Canterbury Coffee Training Manager Lenka Bohorova explains pre-infusion this way:

It’s the pre-wetting of coffee grounds at the beginning of the brewing process, allowing the ground particles to absorb water and release carbon dioxide, opening paths for the remaining water to more easily extract the coffee.

During pre-infusion, water is added to the coffee grounds in a specific pattern, usually with a low pressure, and then it is held for a short period of time (2 to 8 seconds) before the main brew cycle starts. This allows the coffee grounds to absorb water and to start the extraction process before the full pressure of the brew is applied.

Pre-infusion helps to ensure that all of the coffee grounds are saturated with water, and it also helps to reduce the amount of channeling, which is when water flows through certain areas of the coffee bed more easily than others. This can lead to uneven extraction and can result in an inconsistent cup of coffee.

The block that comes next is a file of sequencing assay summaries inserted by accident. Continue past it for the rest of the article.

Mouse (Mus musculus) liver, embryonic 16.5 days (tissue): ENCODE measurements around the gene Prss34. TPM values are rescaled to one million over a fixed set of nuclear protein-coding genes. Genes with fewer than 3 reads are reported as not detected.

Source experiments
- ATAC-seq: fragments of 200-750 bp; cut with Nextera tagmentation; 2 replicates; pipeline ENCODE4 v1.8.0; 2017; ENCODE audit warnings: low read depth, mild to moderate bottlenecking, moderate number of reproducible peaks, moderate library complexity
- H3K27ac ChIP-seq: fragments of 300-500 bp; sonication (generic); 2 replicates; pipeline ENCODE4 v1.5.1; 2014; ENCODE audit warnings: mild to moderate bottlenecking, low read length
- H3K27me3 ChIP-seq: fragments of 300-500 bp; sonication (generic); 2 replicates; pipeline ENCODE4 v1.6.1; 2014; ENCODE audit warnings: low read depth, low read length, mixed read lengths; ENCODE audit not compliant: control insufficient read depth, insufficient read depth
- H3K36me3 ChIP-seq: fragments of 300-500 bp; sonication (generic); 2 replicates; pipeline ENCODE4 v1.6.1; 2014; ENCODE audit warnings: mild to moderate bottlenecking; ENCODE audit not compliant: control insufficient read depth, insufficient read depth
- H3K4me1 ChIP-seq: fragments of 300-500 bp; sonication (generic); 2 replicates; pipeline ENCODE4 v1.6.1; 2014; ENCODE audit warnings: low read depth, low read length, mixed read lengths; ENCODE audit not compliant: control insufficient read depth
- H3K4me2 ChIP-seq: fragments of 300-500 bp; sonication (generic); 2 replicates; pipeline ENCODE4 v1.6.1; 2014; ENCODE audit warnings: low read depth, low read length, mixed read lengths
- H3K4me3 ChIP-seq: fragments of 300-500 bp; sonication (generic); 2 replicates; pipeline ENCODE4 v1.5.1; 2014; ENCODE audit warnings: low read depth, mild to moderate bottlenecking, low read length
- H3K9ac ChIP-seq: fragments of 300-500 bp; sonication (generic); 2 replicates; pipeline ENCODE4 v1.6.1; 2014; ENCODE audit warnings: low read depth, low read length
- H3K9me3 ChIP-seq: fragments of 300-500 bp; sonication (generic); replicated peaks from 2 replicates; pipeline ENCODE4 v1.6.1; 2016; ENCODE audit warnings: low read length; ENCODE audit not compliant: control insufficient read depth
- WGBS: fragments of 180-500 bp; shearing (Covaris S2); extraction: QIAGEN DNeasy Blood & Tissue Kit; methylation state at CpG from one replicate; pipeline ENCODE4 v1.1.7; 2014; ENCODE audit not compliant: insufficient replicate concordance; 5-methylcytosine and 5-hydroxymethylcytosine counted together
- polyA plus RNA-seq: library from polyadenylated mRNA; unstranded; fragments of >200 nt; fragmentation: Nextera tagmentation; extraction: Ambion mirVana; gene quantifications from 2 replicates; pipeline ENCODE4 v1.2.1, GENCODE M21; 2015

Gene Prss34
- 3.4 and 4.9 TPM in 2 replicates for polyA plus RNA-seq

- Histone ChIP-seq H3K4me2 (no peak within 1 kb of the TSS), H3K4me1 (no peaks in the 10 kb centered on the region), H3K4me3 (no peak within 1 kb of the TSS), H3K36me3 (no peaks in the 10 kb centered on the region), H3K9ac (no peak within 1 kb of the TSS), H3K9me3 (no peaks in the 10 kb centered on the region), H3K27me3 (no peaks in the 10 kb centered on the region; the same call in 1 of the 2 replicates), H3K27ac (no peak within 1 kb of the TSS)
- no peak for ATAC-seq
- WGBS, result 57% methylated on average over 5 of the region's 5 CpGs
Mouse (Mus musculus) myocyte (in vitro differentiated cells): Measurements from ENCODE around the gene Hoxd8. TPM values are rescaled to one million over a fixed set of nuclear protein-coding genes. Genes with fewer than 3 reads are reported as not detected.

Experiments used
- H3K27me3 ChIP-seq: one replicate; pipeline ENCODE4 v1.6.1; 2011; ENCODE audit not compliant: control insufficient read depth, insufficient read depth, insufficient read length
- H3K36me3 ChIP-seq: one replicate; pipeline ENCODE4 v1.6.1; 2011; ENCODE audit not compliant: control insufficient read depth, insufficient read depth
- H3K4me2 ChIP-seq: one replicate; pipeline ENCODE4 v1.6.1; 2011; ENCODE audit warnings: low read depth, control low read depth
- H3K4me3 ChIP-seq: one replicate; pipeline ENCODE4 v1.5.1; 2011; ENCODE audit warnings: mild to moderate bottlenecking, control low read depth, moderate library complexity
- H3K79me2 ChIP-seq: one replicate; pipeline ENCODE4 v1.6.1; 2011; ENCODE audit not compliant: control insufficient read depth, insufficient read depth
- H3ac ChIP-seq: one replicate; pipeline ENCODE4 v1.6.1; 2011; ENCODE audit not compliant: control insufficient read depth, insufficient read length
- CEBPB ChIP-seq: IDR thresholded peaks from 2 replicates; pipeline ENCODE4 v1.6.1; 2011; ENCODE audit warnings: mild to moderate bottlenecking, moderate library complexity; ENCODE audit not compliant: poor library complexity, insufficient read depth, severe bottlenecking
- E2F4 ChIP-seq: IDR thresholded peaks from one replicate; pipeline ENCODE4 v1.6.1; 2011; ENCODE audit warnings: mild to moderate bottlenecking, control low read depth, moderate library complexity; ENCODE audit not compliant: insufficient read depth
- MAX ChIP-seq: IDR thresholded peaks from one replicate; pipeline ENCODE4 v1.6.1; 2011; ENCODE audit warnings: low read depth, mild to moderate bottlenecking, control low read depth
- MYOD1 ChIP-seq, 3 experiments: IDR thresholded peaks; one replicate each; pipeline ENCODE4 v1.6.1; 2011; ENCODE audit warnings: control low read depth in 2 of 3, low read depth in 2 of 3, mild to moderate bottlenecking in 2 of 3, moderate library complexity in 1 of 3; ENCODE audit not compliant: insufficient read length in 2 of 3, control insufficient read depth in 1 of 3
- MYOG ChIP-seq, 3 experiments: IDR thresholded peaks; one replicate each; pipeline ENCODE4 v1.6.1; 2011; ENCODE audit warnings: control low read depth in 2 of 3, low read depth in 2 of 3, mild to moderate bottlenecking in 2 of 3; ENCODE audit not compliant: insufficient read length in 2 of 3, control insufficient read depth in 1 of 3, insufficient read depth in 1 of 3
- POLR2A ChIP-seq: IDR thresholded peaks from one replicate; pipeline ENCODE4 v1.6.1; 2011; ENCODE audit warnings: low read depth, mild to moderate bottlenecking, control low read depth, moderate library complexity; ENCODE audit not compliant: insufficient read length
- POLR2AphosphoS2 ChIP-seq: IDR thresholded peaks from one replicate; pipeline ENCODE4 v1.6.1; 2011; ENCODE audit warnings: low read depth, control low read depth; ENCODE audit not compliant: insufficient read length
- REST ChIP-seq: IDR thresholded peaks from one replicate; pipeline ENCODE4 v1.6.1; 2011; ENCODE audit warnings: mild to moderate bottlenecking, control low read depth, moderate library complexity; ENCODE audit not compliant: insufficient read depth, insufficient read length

Pre-infusion is often used with espresso brewing, but it can also be used with other manual brewing methods such as pour-over or French press. It is considered an advanced brewing technique, and it is used to achieve a higher degree of control over the brewing process and to achieve a more consistent and balanced cup of coffee.

Pre-infusion can be controlled manually by the barista or it can be set automatically on some coffee machines. It is a technique that is used by professional baristas to extract the most flavours from the coffee beans and to achieve a consistent cup of coffee.

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